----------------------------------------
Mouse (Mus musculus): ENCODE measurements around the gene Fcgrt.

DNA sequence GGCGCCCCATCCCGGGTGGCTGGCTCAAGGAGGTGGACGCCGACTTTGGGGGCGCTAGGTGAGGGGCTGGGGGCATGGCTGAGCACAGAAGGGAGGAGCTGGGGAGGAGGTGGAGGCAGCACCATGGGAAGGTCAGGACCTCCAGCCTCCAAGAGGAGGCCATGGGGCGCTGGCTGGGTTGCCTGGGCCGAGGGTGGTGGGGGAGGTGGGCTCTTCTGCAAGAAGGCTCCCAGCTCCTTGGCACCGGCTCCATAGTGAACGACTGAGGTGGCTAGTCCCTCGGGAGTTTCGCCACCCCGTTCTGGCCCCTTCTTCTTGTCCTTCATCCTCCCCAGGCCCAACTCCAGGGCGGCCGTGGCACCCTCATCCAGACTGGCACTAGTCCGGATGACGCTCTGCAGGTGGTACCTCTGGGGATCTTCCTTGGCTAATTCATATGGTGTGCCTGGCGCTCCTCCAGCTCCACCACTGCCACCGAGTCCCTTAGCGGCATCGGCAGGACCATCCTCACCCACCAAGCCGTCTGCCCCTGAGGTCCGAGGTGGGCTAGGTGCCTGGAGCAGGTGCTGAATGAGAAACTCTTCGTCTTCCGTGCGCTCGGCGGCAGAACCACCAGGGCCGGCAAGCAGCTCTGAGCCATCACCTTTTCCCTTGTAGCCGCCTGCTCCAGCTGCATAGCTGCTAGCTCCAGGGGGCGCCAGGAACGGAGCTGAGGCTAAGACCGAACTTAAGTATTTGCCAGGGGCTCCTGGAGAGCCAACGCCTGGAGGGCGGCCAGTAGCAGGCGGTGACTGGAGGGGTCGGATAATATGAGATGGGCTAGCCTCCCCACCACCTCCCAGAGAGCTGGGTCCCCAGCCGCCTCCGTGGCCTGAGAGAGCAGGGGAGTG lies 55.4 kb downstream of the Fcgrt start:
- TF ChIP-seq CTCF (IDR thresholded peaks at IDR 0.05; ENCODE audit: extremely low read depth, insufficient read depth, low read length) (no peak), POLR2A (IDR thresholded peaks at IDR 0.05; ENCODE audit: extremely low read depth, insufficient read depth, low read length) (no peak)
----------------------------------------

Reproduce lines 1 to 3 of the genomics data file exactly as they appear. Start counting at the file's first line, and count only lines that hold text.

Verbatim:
Mouse (Mus musculus): ENCODE measurements around the gene Fcgrt.

DNA sequence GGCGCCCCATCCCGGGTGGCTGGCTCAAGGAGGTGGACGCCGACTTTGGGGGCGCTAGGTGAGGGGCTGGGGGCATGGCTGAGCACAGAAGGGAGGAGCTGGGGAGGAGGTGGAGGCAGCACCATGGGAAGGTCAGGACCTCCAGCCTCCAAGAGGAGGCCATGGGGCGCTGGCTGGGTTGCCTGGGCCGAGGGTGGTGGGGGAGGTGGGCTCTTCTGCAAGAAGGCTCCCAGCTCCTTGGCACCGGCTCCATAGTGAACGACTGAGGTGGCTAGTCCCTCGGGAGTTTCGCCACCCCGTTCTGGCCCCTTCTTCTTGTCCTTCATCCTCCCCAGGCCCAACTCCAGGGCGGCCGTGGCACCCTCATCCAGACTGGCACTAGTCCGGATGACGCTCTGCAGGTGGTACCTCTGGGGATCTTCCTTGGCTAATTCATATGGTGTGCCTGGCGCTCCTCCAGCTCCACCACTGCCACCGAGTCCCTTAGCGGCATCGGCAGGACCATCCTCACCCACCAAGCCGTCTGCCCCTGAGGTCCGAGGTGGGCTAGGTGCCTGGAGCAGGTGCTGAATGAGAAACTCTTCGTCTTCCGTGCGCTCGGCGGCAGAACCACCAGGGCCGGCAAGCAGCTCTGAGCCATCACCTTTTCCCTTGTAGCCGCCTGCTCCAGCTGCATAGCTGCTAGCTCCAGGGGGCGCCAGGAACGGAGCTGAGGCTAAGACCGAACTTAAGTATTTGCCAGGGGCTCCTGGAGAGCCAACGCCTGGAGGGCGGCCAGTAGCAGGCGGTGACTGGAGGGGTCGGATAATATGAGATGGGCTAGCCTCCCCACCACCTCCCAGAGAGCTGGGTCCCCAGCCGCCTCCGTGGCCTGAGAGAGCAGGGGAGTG lies 55.4 kb downstream of the Fcgrt start:
- TF ChIP-seq CTCF (IDR thresholded peaks at IDR 0.05; ENCODE audit: extremely low read depth, insufficient read depth, low read length) (no peak), POLR2A (IDR thresholded peaks at IDR 0.05; ENCODE audit: extremely low read depth, insufficient read depth, low read length) (no peak)